So yes while we are in Babylon we must strive to avoid taking on the slow stain of the world. But the only true way to build zion is first to flee Babylon the Great.

  2. Connor
    June 24, 2008 at 3:14 pm #

    So yes while we are in Babylon we must strive to avoid taking on the slow stain of the world. But the only true way to build zion is first to flee Babylon the Great.

    Agreed. However, I think that fleeing Babylon before being commanded to do so is incorrect. Until the Lord issues His call to have His saints flee, I feel we must work within the system to save as many as possible, and get others to join our cause so that they, too, will be ready to heed the call.

  3. Jason
    June 24, 2008 at 3:24 pm #

    I agree with you there as well. Zion can only be established by proper priesthood authority. A group of people who move to a chunk of land can not live the united order, unless directed through proper priesthood channels.

    As far as where one decides to live (in the city verses on a farm) that can also only be directed by the Holy Ghost. As you said there are many that are called to build up the Kingdom and to spread the word.

    When Zion is to be built though it will not be in the midst of Babylon, it will be separated and called out to a place of refuge.

  4. Connor
    June 24, 2008 at 3:25 pm #

    When Zion is to be built though it will not be in the midst of Babylon, it will be separated and called out to a place of refuge.

    As I posted here, I agree wholeheartedly.

  5. Michelle
    August 22, 2017 at 10:24 am #

    I realize this is an older post, but timely.

    I highly recommend William Bradford’s History of ‘Plimoth Plantation’ in regard to the topic of leaving Babylon for Zion. In particular chapters 1-5. There are many parallels to our day and it gives insights into the details and imperfections, but determination, of those who chose to go.

    Bradford writes that Satan works against the Saints in two ways: have the heathen persecute them and if that fails, sow falsehoods among the Saints and have the Saints contend against each other.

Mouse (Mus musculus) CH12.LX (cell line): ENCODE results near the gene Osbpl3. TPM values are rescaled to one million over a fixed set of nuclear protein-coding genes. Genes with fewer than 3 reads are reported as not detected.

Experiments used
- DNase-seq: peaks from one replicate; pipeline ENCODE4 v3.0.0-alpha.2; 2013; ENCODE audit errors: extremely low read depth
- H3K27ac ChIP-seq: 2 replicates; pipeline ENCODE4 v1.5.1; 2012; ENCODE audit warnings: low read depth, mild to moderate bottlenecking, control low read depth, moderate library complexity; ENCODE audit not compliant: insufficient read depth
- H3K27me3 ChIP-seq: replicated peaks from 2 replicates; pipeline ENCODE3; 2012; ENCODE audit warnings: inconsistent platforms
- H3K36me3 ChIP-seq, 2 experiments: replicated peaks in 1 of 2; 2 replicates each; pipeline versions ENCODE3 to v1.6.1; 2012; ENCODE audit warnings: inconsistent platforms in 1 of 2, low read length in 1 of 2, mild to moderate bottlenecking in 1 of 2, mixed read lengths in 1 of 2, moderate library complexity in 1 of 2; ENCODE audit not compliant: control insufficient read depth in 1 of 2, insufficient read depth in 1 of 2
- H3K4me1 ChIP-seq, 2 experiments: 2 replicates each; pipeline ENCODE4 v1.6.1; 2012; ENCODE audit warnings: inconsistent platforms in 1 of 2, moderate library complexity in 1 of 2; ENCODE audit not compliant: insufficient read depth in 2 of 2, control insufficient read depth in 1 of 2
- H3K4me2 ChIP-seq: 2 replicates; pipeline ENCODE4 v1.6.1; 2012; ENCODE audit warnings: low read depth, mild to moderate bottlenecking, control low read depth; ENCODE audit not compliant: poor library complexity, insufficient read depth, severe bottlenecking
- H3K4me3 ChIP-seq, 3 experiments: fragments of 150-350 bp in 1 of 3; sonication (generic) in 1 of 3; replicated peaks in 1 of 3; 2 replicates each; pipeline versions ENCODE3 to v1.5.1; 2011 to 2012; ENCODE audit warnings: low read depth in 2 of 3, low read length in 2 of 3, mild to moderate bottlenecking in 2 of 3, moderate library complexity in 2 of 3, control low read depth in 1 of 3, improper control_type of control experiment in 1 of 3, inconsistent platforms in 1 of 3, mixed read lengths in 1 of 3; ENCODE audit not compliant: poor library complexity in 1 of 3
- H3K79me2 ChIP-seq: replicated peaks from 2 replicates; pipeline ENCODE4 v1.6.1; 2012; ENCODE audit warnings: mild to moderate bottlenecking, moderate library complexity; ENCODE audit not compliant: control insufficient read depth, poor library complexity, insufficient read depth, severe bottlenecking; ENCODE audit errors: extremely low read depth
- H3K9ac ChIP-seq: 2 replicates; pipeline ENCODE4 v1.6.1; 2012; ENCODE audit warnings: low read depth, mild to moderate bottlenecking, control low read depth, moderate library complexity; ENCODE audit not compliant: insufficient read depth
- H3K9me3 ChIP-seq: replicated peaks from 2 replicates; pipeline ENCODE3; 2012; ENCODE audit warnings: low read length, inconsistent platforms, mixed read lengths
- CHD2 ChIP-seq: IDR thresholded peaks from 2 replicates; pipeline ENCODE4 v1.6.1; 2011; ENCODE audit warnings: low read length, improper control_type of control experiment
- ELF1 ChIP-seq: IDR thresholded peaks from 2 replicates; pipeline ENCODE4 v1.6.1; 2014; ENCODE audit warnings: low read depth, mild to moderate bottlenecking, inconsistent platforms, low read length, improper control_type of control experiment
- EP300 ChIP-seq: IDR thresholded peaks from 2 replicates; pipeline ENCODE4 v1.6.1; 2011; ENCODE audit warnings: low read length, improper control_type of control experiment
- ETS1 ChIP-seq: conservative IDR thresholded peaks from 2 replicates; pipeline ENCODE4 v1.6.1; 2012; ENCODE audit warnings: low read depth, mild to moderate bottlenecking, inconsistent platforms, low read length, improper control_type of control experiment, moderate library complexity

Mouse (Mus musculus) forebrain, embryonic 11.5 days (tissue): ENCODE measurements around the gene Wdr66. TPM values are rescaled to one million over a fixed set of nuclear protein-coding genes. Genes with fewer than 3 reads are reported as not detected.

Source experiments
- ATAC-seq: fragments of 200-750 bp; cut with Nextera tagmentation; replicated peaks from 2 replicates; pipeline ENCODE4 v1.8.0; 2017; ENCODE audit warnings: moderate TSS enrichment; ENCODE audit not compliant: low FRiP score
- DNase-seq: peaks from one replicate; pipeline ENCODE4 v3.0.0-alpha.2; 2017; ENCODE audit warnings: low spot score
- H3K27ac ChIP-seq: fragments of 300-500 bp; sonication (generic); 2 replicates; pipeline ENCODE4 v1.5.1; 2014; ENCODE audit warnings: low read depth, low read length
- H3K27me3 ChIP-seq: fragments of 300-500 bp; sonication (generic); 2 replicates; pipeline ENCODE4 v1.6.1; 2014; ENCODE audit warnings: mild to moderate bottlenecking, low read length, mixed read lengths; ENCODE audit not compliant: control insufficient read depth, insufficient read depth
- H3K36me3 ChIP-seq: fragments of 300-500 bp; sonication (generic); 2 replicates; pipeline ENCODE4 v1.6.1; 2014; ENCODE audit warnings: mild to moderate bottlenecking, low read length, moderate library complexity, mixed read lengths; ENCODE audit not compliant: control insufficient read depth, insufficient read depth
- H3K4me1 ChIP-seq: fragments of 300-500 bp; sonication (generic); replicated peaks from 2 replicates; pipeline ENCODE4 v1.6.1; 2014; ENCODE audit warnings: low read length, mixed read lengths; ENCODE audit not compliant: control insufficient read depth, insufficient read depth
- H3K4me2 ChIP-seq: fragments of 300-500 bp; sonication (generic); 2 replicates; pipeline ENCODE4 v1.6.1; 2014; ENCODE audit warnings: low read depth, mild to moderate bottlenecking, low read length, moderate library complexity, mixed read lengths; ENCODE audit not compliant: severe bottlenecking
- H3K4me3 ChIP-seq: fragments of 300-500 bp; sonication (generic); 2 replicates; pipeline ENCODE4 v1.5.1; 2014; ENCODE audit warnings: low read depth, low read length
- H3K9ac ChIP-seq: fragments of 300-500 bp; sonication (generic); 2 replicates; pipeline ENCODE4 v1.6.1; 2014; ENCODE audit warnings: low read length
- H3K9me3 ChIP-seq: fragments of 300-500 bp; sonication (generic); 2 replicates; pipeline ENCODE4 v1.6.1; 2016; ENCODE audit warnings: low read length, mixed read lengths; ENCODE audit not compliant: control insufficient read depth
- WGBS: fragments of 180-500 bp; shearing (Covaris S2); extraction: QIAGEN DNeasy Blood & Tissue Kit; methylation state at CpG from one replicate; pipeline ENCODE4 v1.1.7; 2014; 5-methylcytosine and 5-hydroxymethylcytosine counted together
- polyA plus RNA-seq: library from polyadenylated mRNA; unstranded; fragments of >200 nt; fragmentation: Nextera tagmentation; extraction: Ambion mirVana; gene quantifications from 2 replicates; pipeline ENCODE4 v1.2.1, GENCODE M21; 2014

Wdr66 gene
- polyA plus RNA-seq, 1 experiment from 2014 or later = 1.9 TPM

He states that it was their adversaries slander that said they left Holland because the state was weary of them and had driven them out. He demonstrates that they left of their own free choice and motion. He also says that rather than being weary of their people, the Dutch sought after them as workers because they found by experience they were careful to keep their word and diligent in their callings. (chapter 3)

    After 11-12 years in Holland the wisest members began to understand the danger and see the future and consider a remedy,

    The dangers: the afflictions they faced in Holland, that their enemies may soon surround them, the hard physical labor that overburdened the children to make them physically unwell, and worse: the children began to submit to the temptations around them and were becoming degenerate and corrupted.

    Finally, they wanted a place to begin to build the kingdom of Christ, even if they could only begin and have others build on it.

    They were not at all blind to the dangers, and he listed them in stomach turning detail, but they accepted that God would help them.

    They had a “generall conferrence” as he called it and considered both America and Guiana, but chose Virginia as the best option. Then they got to work.

    While we need to wait for proper authority to go and build Zion as a separate place. We can and should be doing everything to prepare now both temporally and spiritually.

    I, like Bradford and his fellow pilgrims, have felt the afflictions of living in Babylon, I see our enemies gathering, I worry about our children being made unwell by burdens of Babylon. Not the physical labor, but the unhealthy food and entertainment. I see them (and not just the youth, but older people in my own family) leaving the gospel to become degenerate and corrupted by the world.

    Even in Bradford’s time there were many who wanted to live among them in liberty and purity of the gospel, but found it to hard and preferred the prisons of England.

    There will be no separation of Babylon and Zion until there are enough Saints to face the dangers head on, as did the pilgrims, and decide to go, live or die, as long as God went with them.

    Like the pilgrims: I pray for that day.